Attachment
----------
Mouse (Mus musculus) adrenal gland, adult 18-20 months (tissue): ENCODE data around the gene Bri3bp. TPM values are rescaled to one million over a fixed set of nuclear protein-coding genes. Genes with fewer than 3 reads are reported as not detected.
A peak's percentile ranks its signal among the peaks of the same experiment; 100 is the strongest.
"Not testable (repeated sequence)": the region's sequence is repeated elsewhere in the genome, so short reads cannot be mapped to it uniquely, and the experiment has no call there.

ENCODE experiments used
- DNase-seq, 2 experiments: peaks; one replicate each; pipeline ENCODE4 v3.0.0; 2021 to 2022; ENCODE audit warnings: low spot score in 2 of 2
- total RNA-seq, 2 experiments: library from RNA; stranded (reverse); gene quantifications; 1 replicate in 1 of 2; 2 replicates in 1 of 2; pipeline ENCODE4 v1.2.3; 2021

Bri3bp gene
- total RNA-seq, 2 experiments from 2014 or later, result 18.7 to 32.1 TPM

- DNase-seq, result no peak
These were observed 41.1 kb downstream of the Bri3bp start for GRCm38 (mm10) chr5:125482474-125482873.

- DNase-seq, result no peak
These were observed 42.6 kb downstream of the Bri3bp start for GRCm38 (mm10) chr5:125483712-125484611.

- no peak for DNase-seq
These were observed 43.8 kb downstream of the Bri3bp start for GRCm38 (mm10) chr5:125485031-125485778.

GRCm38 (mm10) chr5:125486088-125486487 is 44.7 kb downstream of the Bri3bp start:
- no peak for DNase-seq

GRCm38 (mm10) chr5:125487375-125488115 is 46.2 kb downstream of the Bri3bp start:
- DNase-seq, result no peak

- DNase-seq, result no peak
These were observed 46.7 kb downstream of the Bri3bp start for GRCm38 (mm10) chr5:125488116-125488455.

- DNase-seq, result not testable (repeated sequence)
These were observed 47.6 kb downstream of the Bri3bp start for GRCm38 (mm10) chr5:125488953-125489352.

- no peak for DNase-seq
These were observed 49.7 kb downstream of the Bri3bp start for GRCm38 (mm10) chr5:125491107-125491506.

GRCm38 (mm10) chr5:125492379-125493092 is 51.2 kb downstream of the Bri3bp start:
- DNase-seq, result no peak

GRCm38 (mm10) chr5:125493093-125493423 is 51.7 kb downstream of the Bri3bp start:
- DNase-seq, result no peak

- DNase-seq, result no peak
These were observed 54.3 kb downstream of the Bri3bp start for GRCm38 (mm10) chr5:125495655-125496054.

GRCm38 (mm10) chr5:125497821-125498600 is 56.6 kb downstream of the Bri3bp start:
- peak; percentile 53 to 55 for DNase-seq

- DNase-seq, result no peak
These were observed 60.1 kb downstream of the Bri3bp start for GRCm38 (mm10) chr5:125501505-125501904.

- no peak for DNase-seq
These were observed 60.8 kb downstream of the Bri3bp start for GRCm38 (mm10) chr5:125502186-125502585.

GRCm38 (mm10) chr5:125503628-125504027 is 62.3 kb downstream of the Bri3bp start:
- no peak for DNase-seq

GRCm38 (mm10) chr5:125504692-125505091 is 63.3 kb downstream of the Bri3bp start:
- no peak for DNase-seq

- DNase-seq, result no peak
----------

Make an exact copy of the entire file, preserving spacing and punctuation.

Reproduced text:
Mouse (Mus musculus) adrenal gland, adult 18-20 months (tissue): ENCODE data around the gene Bri3bp. TPM values are rescaled to one million over a fixed set of nuclear protein-coding genes. Genes with fewer than 3 reads are reported as not detected.
A peak's percentile ranks its signal among the peaks of the same experiment; 100 is the strongest.
"Not testable (repeated sequence)": the region's sequence is repeated elsewhere in the genome, so short reads cannot be mapped to it uniquely, and the experiment has no call there.

ENCODE experiments used
- DNase-seq, 2 experiments: peaks; one replicate each; pipeline ENCODE4 v3.0.0; 2021 to 2022; ENCODE audit warnings: low spot score in 2 of 2
- total RNA-seq, 2 experiments: library from RNA; stranded (reverse); gene quantifications; 1 replicate in 1 of 2; 2 replicates in 1 of 2; pipeline ENCODE4 v1.2.3; 2021

Bri3bp gene
- total RNA-seq, 2 experiments from 2014 or later, result 18.7 to 32.1 TPM

- DNase-seq, result no peak
These were observed 41.1 kb downstream of the Bri3bp start for GRCm38 (mm10) chr5:125482474-125482873.

- DNase-seq, result no peak
These were observed 42.6 kb downstream of the Bri3bp start for GRCm38 (mm10) chr5:125483712-125484611.

- no peak for DNase-seq
These were observed 43.8 kb downstream of the Bri3bp start for GRCm38 (mm10) chr5:125485031-125485778.

GRCm38 (mm10) chr5:125486088-125486487 is 44.7 kb downstream of the Bri3bp start:
- no peak for DNase-seq

GRCm38 (mm10) chr5:125487375-125488115 is 46.2 kb downstream of the Bri3bp start:
- DNase-seq, result no peak

- DNase-seq, result no peak
These were observed 46.7 kb downstream of the Bri3bp start for GRCm38 (mm10) chr5:125488116-125488455.

- DNase-seq, result not testable (repeated sequence)
These were observed 47.6 kb downstream of the Bri3bp start for GRCm38 (mm10) chr5:125488953-125489352.

- no peak for DNase-seq
These were observed 49.7 kb downstream of the Bri3bp start for GRCm38 (mm10) chr5:125491107-125491506.

GRCm38 (mm10) chr5:125492379-125493092 is 51.2 kb downstream of the Bri3bp start:
- DNase-seq, result no peak

GRCm38 (mm10) chr5:125493093-125493423 is 51.7 kb downstream of the Bri3bp start:
- DNase-seq, result no peak

- DNase-seq, result no peak
These were observed 54.3 kb downstream of the Bri3bp start for GRCm38 (mm10) chr5:125495655-125496054.

GRCm38 (mm10) chr5:125497821-125498600 is 56.6 kb downstream of the Bri3bp start:
- peak; percentile 53 to 55 for DNase-seq

- DNase-seq, result no peak
These were observed 60.1 kb downstream of the Bri3bp start for GRCm38 (mm10) chr5:125501505-125501904.

- no peak for DNase-seq
These were observed 60.8 kb downstream of the Bri3bp start for GRCm38 (mm10) chr5:125502186-125502585.

GRCm38 (mm10) chr5:125503628-125504027 is 62.3 kb downstream of the Bri3bp start:
- no peak for DNase-seq

GRCm38 (mm10) chr5:125504692-125505091 is 63.3 kb downstream of the Bri3bp start:
- no peak for DNase-seq

- DNase-seq, result no peak